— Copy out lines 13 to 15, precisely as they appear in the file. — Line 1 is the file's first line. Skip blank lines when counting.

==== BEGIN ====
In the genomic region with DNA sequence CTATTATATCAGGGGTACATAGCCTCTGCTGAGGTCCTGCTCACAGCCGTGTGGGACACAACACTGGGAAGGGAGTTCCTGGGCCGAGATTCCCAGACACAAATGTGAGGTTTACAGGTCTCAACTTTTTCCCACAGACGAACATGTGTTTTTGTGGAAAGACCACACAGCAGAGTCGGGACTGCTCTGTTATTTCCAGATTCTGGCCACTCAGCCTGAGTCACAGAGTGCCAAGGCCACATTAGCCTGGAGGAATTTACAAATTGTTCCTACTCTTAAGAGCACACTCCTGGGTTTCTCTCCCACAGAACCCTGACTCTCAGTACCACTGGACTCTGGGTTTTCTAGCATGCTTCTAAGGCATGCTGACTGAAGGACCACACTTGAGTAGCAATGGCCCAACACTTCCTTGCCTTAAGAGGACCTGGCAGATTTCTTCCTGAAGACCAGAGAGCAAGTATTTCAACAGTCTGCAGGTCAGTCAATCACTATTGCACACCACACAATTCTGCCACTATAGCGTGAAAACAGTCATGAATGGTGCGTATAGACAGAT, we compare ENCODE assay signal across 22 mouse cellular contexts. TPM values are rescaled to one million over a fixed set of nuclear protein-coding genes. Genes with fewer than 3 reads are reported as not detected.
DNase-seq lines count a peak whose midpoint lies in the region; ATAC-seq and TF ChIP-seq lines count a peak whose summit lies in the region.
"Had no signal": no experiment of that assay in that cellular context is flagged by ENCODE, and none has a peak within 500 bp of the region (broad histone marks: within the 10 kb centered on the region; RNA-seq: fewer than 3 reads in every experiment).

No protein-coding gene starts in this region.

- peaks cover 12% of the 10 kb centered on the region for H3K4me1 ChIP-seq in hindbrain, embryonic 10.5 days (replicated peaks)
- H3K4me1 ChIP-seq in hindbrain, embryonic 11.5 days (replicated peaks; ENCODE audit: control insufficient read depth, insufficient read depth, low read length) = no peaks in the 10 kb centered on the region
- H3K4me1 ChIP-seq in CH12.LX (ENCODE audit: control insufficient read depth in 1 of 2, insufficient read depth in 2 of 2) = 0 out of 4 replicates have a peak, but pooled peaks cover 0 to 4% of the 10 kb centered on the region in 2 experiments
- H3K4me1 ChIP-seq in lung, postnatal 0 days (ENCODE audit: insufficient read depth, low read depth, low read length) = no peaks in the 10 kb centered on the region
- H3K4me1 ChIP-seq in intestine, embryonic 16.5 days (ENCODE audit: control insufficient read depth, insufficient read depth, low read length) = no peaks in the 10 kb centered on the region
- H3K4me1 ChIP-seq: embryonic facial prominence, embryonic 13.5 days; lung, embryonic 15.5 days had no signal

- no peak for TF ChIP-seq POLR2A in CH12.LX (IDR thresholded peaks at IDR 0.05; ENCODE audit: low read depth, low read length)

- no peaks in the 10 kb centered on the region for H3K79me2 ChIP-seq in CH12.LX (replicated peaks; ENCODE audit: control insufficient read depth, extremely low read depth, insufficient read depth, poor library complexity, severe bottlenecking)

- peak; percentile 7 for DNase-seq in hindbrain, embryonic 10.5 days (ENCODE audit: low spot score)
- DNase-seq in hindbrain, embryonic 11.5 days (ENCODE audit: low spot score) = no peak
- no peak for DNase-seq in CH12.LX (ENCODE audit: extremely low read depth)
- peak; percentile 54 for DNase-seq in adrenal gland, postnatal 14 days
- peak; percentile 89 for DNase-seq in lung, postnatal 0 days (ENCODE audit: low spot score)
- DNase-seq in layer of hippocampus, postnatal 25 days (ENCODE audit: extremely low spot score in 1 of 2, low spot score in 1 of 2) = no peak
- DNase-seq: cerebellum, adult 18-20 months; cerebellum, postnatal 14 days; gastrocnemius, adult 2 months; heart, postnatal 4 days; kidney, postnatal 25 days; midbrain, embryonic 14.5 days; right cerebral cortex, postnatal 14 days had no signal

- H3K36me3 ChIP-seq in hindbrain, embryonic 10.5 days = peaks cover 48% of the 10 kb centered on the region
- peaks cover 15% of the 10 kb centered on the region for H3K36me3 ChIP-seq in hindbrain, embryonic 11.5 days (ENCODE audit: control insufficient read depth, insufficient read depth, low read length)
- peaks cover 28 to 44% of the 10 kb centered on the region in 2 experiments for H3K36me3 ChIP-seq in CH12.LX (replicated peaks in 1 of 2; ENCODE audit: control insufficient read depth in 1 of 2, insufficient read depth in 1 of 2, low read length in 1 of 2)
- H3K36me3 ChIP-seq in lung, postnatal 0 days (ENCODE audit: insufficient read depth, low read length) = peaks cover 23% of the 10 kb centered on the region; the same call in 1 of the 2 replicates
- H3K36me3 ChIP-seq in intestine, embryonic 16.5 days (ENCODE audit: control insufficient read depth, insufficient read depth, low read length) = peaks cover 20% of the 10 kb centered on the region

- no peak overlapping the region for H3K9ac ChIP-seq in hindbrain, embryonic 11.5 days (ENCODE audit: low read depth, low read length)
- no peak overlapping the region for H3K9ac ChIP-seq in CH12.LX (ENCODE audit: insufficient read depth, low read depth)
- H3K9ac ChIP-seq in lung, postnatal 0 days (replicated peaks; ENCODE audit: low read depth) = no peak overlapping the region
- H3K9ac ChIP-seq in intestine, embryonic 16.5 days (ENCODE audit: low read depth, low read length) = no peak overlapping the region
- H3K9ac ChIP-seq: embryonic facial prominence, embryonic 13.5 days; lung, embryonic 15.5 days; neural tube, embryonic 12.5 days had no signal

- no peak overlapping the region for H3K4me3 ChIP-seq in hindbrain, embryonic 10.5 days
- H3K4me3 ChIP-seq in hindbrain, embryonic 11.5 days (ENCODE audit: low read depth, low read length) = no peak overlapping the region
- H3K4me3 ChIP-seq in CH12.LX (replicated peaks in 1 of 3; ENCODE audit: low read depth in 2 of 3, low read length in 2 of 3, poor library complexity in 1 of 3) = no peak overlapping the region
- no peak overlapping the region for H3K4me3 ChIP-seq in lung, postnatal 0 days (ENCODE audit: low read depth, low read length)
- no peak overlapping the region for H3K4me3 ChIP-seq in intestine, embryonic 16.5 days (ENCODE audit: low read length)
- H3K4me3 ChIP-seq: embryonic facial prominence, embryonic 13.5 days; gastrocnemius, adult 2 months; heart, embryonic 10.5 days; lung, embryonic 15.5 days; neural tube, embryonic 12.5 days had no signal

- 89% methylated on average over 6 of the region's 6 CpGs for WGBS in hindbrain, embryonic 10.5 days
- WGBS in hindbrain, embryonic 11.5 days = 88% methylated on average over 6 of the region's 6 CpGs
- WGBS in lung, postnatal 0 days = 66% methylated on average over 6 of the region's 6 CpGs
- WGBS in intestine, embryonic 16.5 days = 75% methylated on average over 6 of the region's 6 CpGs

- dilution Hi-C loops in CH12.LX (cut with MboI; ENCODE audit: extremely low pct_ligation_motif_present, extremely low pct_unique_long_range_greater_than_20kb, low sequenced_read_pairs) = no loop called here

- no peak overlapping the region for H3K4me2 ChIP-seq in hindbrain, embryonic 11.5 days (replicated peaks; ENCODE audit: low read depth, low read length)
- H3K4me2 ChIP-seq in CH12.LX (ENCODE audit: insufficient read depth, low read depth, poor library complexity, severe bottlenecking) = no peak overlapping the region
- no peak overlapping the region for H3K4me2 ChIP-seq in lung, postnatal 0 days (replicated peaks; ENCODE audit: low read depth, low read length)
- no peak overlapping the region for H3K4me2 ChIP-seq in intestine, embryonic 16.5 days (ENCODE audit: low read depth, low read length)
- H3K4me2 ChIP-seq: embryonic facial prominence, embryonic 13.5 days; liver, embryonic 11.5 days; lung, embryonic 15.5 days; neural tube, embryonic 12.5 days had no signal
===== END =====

- peak; percentile 7 for DNase-seq in hindbrain, embryonic 10.5 days (ENCODE audit: low spot score)
- DNase-seq in hindbrain, embryonic 11.5 days (ENCODE audit: low spot score) = no peak
- no peak for DNase-seq in CH12.LX (ENCODE audit: extremely low read depth)